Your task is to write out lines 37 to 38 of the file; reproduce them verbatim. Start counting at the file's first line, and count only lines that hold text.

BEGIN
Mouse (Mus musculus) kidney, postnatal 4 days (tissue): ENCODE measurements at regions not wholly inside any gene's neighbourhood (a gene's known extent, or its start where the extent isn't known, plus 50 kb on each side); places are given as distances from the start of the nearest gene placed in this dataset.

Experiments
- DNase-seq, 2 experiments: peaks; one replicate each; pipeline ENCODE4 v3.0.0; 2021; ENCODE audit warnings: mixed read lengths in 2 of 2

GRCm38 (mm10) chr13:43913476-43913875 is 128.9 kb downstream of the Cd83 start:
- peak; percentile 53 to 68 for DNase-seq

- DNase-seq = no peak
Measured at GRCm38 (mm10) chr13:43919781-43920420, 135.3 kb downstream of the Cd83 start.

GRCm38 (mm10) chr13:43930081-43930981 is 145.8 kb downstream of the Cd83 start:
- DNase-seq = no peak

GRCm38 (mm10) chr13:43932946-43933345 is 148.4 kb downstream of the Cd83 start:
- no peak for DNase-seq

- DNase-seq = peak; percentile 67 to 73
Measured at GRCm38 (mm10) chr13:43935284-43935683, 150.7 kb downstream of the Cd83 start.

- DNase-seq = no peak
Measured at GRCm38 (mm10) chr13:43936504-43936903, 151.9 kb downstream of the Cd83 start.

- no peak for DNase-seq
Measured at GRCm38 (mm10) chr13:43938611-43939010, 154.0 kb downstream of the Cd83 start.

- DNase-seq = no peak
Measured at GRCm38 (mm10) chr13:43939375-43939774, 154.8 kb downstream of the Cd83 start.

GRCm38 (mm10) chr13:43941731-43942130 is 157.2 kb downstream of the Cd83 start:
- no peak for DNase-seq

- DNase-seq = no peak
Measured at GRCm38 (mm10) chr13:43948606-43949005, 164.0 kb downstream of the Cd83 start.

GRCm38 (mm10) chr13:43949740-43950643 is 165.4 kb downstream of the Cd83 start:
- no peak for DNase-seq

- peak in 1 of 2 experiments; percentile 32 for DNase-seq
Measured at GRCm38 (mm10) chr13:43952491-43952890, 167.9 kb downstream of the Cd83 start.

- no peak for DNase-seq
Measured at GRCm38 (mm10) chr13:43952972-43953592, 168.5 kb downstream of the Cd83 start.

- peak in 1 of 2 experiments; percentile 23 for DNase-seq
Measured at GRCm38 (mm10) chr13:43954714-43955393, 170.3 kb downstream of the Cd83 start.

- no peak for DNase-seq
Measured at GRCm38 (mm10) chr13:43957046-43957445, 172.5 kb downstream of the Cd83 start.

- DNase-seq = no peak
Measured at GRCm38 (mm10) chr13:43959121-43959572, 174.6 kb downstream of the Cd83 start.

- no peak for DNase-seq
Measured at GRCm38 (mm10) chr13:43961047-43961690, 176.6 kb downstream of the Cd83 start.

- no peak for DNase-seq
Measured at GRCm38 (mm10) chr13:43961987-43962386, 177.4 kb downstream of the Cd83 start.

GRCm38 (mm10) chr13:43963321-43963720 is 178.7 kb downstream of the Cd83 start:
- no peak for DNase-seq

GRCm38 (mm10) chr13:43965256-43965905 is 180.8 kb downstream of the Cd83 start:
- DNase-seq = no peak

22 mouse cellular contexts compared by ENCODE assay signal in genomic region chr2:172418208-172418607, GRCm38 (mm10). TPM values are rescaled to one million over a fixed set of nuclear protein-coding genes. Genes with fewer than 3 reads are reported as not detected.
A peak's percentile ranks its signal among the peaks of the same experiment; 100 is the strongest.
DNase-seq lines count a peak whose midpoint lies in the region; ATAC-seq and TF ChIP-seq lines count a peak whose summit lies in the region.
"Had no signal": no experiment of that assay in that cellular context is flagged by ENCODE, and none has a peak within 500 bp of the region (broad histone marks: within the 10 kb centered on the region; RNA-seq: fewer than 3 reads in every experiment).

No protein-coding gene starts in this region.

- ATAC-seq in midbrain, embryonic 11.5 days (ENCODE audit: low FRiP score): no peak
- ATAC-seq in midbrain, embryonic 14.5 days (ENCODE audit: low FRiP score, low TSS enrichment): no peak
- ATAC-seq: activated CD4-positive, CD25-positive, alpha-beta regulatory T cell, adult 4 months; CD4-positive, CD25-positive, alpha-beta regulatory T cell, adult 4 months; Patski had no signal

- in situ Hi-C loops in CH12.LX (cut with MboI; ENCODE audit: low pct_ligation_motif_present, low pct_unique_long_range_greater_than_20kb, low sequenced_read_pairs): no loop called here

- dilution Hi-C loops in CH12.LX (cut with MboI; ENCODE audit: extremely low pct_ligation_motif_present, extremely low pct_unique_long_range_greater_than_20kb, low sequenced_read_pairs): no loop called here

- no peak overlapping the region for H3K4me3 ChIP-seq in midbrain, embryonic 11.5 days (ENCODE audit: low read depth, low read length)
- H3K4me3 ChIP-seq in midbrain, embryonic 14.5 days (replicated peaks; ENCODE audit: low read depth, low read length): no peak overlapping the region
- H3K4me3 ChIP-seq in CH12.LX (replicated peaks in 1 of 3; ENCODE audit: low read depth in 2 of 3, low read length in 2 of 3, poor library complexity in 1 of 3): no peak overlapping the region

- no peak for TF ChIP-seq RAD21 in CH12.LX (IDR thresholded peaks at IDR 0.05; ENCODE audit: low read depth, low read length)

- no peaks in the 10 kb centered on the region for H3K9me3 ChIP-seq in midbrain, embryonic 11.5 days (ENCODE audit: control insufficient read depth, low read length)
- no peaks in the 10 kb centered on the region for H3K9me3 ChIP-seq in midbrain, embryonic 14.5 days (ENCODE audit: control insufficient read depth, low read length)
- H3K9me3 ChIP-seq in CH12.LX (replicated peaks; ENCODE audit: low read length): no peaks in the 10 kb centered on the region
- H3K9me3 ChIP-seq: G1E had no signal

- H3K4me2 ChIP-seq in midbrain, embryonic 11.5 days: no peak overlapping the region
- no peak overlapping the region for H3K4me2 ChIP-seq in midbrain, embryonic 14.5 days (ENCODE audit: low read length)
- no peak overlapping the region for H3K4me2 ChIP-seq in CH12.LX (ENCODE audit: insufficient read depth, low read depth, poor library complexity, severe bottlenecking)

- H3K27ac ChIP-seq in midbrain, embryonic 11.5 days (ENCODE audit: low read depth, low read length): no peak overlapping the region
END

Measured at GRCm38 (mm10) chr13:43961047-43961690, 176.6 kb downstream of the Cd83 start.

- no peak for DNase-seq